Asset Management – Lower your expenses along with Boost Output.

Asset Management Is a Tool Every Business Can Use to Save Money and Improve Productivity

For most businesses, the efficient tracking of the installed base or in-service equipment, and the management of the spare parts inventories are key factors in determining the prospects for internal productivity and customer service profitability. However, many organizations do not yet utilize a comprehensive asset tracking and management process to ensure the accessibility to quality data that can be utilized to generate the company intelligence that will ultimately save them money and improve efficiency. This really is unfortunate, because the various tools are readily available – it is merely a matter of creating it a priority.

What is Asset Management?

There are many definitions of “asset management”, although most deal primarily with financial considerations. Some derive from evolving maintenance management systems; some on the management of factory floor equipment configurations; and some for the purposes of monitoring network equipment or even railway car and container locations. However, whatever situation or application your organization relates to, the core definition remains constant; asset management is “a systematic process for identifying, cataloging, monitoring, maintaining, operating, upgrading and replacing the physical assets of the company on a cost-effective basis “.

To be truly effective, the asset management process must be built upon a foundation of widely accepted accounting principles, and supported by the appropriate mixture of sound business practices and financial acumen. It can provide management with an effective tool that can be utilized to derive better short- and long-term planning decisions. As such, it is something that every business should consider adopting – and embracing.

After years of studying and supporting the Information Technology (IT) needs and requirements of clients in most major fields of business, we would rather define asset management in a more dynamic way, encompassing all the following four key components:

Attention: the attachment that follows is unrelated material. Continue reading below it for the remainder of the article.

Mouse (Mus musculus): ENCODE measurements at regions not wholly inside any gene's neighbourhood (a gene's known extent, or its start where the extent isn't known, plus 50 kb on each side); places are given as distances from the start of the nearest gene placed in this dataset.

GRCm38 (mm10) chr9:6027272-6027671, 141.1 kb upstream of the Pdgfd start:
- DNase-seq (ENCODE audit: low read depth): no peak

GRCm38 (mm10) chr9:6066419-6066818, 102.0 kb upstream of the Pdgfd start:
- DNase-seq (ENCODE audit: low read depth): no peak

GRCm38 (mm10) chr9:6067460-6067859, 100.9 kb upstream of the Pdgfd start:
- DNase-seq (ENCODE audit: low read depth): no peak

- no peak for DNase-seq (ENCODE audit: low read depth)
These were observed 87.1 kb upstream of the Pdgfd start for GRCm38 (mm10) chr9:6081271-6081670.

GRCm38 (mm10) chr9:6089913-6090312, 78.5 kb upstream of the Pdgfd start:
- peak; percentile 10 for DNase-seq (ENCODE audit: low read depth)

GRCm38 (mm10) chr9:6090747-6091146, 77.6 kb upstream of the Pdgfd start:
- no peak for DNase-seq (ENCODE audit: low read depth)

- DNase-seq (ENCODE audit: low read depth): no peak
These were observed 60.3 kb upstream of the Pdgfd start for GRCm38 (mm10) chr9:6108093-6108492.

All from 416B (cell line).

An enabler to generate and maintain critical management data for use internally by the company, in addition to using its respective customers and suppliers (such as installed base or maintenance entitlement data).
An extensive process to obtain, ktam validate and assimilate data into corporate information systems.

A flexible system allowing for either the manual acquisition and/or electronic capture and reconciliation of data.
A program with accurate and intelligent reporting of critical business and operational information.
Asset management isn’t merely the identification and inventorying of IT and related equipment; it is the procedure of creating the assets you own work most productively – and profitably – for the business. Further, it is not really a system you should buy; but is, instead, a business discipline enabled by people, process, data and technology.

What’re the Signs, Symptoms and Ramifications of Poor Asset Management?

Poor asset management leads to poor data quality – and poor data quality can negatively affect the company over time. In reality, experience shows that there are numerous common causes that will result in poor asset management, including insufficient business controls for managing and/or updating asset data; insufficient ownership for asset data quality; and an out-of-balance investment in people, process, data and technology. Furthermore, some businesses may not consider asset management to be a critical function, emphasizing audits only; while others may not consider asset data to be an essential element of the business’s intellectual property.

The principal outward indications of poor asset management may also be fairly ubiquitous, and may include anything from numerous compliance and security issues, to uncontrollable capital and/or expense budgets, excessive network downtime and poor performance, under- or over-utilized assets, incompatible software applications, increasing operational costs and headcount, and non-matching asset data produced from different organizations and/or business systems.

Moreover, poor ongoing asset management practices can impact a business by degrading customer service delivery, polluting the present installed base of data and distracting sales resources with customer data issues For instance, Service Delivery may be impaired by inaccurate depot sparing creating customer entitlement issues, increasing escalations to upper management and lowering customer satisfaction. An uncertain installed base lengthens contract renewal cycle-time, limits revenue opportunities and inhibits technology refresh planning. The consequence of poor asset management can ultimately be devastating to a business, often ultimately causing one or more of the next negative impacts:

Increased Asset Total Cost of Ownership (TCO)
Decreased workforce productivity
Increased non-compliance issues (i.e., SOx)
Decreased Customer Satisfaction
Lower Return-on-Investment (ROI) on capital investments
Decreased network/business performance
Increased quantity of internal and external audits
The causes of poor asset management can be many; the symptoms pervasive; and the outcomes devastating. However, what’s promising is that there are specific solutions available that will help any organization avoid these pitfalls.

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